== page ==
Given that the British industrial system was deeply, doggedly resistant to reform, and no parts more so than those most hidebound and therefore in need of reform, such agreement and co-operation proved hard to find.[3]

Initial controversy[edit]

Slow progress in setting up the Development Councils caused frustration among trades unions, and particularly the Trades Union Congress, who warned in that the establishment of development councils could not be delayed much longer "without harming the immediate future and long-term prospects of industry"[4] The TUC, in the face of the need to increase domestic exports and production, believed that:

War-time experience showed that it was well worth while to appoint a special committee—a joint production committee—to concentrate on production problems, the form which regular consultation should take must vary from industry to industry; what is wanted is the initiative to agree upon the machinery and the will to make it work[4]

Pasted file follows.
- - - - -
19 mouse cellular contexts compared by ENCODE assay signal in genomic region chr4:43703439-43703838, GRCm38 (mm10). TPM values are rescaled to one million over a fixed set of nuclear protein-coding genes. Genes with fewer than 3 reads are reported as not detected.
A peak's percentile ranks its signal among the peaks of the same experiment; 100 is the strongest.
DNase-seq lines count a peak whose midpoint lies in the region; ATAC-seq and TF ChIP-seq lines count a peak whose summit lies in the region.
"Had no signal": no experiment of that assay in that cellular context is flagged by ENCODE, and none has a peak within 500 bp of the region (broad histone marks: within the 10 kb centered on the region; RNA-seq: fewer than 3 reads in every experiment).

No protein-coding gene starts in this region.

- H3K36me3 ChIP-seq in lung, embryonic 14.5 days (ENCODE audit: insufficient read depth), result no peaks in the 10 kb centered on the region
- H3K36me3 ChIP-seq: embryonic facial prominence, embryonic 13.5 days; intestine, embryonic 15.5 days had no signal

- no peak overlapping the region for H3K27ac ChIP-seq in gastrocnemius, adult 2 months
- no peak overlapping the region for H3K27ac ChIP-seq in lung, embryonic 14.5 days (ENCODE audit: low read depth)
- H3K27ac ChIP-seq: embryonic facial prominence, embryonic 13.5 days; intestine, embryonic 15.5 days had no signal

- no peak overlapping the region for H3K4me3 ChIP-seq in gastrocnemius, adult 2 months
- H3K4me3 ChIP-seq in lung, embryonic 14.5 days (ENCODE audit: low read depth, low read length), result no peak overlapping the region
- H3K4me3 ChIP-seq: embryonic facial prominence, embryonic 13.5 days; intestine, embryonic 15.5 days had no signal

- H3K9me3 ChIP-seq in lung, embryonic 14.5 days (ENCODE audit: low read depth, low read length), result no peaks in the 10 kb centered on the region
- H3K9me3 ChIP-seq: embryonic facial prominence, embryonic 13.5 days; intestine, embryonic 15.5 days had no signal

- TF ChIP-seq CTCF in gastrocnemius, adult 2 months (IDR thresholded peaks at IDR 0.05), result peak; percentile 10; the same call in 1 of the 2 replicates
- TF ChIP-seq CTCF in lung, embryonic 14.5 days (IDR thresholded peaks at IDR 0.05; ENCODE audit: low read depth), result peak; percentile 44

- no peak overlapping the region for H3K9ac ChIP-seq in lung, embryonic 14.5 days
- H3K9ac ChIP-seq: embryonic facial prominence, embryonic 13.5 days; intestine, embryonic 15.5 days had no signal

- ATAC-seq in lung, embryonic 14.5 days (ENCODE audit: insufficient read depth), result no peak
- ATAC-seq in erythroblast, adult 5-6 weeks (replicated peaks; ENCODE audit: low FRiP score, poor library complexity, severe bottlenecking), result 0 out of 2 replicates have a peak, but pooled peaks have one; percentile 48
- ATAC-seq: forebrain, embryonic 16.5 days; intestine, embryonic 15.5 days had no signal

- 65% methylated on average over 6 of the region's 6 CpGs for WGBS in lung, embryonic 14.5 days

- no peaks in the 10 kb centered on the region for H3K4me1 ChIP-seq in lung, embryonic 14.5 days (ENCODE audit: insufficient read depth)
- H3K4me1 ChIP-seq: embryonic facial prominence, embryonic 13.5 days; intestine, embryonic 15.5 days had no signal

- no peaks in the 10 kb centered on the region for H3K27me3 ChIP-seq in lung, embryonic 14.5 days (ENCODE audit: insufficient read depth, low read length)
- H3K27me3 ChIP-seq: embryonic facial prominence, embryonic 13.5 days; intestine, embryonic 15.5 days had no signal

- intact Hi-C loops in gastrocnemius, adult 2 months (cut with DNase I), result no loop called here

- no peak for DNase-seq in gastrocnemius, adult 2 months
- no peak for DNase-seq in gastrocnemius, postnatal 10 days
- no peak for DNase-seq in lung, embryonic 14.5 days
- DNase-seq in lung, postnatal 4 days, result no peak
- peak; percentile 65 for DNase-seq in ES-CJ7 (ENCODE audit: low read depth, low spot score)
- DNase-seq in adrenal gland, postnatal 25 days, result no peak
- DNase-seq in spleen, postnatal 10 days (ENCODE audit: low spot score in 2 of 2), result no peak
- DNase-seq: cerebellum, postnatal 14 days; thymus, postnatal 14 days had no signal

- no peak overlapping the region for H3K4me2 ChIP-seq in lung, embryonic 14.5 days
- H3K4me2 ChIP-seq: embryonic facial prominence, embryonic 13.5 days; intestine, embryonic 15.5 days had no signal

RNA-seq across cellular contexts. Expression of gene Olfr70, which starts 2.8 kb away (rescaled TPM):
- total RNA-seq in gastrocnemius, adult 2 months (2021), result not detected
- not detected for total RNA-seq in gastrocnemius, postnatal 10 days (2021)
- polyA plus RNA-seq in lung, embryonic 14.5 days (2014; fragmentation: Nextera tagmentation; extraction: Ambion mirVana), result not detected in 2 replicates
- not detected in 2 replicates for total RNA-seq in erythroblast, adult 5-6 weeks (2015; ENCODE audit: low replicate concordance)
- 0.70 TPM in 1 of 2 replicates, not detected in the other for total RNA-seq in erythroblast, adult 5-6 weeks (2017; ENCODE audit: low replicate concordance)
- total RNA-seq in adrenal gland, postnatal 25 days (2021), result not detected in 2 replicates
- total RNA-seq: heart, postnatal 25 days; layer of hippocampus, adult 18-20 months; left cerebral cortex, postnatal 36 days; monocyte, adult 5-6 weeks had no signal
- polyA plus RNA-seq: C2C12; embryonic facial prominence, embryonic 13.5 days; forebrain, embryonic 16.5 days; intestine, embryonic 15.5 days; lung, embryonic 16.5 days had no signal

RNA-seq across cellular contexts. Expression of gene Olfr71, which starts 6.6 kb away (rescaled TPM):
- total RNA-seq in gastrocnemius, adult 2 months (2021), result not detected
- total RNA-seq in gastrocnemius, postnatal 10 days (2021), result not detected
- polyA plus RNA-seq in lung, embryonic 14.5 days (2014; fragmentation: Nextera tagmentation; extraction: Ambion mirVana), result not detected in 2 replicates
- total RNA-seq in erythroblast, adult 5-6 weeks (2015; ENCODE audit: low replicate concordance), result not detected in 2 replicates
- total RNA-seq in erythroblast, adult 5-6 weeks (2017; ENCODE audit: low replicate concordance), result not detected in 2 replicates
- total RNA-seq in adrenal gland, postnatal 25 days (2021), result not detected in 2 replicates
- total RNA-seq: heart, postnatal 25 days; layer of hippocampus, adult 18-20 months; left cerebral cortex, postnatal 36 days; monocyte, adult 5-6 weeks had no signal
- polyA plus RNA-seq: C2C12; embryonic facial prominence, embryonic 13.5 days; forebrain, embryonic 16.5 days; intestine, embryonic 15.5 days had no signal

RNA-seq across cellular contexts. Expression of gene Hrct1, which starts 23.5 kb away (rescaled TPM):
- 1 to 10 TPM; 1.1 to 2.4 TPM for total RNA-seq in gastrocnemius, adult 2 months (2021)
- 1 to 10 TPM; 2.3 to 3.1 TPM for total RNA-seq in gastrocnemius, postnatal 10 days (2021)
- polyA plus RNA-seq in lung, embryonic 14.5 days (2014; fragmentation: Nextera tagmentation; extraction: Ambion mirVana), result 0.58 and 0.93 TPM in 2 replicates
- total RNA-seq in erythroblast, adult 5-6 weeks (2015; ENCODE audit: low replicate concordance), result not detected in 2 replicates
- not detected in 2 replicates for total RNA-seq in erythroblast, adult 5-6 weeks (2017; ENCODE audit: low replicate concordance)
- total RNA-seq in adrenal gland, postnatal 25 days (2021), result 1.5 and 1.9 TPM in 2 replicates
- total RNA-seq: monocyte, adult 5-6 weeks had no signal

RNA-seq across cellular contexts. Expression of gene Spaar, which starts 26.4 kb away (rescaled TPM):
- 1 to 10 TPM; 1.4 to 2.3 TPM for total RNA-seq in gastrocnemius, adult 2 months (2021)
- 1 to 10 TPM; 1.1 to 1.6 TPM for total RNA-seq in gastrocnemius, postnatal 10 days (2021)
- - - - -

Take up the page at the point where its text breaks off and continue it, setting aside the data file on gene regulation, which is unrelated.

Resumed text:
Employers, however, were suspicious of the proposed new arrangements:

Employers’ objections to development councils are attributed partly to a dislike of outsiders—or even union officials—having a say in the management of their industry, but perhaps more to anxiety lest the development council should prove, in spite of all assurances, to be a half-way house to nationalization[5]

Early Industrial Development Boards and associations created under the Act[edit]

Only four boards were created in first wave, these included bodies for the cotton industry, furniture and jewellery and silverware.[6] The Wool Textile Research Council was established in 1950[7] which funded the Wool Industries Research Association.